What Simon Wardley taught us about the types of people you need to make a digital project team

I’ve been wrestling with Simon Wardleys’ ‘Value chain mapping since 2016, but this though isn’t about mapping, today I’m going to focus on the wonderful insight of how we can categorise project team members into a few groups by a combination of skills, motivations and capabilities.

https://medium.com/wardleymaps

Simon writes about giving teams autonomy (oh how we dream!), working on small slices, and conforming to the 2 pizza model. With a reasonable governance structure, which Simon describes as a cell based relationship within a larger project.

To facilitate this you need a carefully planned mix of 3 types of people — pioneers, settlers and town planners. Each group has differing skills, and as I see equally important, the ability to be comfortable at with the stresses and strains that are present at each stage of a project.

Pioneers, these people are the ones who are happiest catching scurvy whilst being eaten alive by bears. On a digital project, they’re spearheading projects in the unknown. Without them we wouldn’t be able to innovate, however failure (being eaten alive) is a natural outcome from striding into the unknown.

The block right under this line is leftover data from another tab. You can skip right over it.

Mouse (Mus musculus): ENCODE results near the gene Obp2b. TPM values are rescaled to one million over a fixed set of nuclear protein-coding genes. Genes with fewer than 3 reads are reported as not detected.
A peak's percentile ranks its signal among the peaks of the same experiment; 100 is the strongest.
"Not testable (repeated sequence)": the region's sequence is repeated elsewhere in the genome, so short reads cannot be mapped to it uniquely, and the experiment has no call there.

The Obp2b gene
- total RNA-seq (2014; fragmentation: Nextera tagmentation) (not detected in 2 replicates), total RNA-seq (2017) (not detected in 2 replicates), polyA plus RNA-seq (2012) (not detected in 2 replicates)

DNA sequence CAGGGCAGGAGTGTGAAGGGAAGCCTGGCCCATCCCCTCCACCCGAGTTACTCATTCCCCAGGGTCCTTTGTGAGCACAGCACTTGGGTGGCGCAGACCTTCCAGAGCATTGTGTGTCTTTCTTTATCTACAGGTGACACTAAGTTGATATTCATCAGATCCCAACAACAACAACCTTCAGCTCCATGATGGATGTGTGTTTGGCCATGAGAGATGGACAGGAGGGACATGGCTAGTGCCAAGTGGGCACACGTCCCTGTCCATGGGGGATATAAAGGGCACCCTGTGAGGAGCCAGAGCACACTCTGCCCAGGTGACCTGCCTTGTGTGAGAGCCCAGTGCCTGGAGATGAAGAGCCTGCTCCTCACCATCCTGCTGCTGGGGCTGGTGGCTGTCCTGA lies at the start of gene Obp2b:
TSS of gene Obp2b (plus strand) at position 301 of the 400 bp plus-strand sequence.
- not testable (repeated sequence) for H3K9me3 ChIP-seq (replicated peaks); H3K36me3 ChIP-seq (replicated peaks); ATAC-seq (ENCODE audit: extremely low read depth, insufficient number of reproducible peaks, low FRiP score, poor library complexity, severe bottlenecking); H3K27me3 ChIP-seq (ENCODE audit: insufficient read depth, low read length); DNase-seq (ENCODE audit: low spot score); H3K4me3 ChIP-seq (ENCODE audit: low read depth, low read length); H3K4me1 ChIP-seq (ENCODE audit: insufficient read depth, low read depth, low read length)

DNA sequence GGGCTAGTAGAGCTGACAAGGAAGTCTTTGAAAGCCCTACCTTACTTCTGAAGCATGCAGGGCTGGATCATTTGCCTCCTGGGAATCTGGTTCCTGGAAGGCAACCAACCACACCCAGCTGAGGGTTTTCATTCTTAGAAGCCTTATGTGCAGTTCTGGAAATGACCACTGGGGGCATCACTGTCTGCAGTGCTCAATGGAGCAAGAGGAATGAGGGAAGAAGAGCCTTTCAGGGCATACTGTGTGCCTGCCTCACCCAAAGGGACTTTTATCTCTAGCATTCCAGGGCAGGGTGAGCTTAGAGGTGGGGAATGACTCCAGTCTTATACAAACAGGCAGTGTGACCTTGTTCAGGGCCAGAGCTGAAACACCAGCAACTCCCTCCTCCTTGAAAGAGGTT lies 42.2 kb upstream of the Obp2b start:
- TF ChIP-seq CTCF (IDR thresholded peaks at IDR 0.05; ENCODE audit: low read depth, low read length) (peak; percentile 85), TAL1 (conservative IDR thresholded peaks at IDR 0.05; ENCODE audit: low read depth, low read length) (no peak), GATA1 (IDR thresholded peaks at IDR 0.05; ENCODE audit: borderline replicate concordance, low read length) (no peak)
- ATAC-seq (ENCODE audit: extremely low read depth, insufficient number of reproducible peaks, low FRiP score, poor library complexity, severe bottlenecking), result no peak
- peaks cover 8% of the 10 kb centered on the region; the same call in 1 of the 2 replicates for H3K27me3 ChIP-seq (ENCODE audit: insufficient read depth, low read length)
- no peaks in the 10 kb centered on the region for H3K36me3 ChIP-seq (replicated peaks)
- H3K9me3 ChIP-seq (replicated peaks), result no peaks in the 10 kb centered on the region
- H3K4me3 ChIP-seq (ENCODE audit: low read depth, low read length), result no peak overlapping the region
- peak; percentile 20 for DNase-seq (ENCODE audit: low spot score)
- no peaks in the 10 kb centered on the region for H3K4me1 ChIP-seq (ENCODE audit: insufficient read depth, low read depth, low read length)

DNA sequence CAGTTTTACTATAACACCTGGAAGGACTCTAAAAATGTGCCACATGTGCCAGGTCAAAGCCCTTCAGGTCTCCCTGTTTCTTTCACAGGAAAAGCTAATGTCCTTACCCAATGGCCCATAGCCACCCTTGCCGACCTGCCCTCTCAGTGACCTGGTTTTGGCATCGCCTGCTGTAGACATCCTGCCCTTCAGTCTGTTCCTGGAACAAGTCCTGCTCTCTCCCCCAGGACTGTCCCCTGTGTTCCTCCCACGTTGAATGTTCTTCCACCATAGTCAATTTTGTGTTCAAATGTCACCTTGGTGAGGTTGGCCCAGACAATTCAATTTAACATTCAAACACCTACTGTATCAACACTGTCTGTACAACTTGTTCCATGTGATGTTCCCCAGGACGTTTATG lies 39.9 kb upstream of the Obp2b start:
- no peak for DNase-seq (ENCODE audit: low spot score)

Settlers, these people love their home comforts, a predictable delivery pipeline and warm shelter gives them a warm fuzzy feeling. Settlers are great at taking the discoveries produced by the pioneers and turning them into products that can deliver value.

Town planners, once a settler has settled, we now need a different skill set to stop them all dying of typhoid from a poor water supply. Here town planners are adept at commoditising products, and scaling them to industrial levels. On a digital project think about the people who love enabling the continuous relase of a product using dev-ops.

So what’s the point I’m making? — Asking a pioneer to arrange the sewerage system for a town will not result in a reliable, maintainable and fault tolerant system. You may get an innovative one, but it could fail, and that’s not appropriate for this particular project stage.

Alternatively asking a settler to innovate the healthcare sector will most likely result in an underwhelming re-badging exercise that will fail to ignite the passion of any sponsors.

Head of product management at Made Tech, Manchester, UK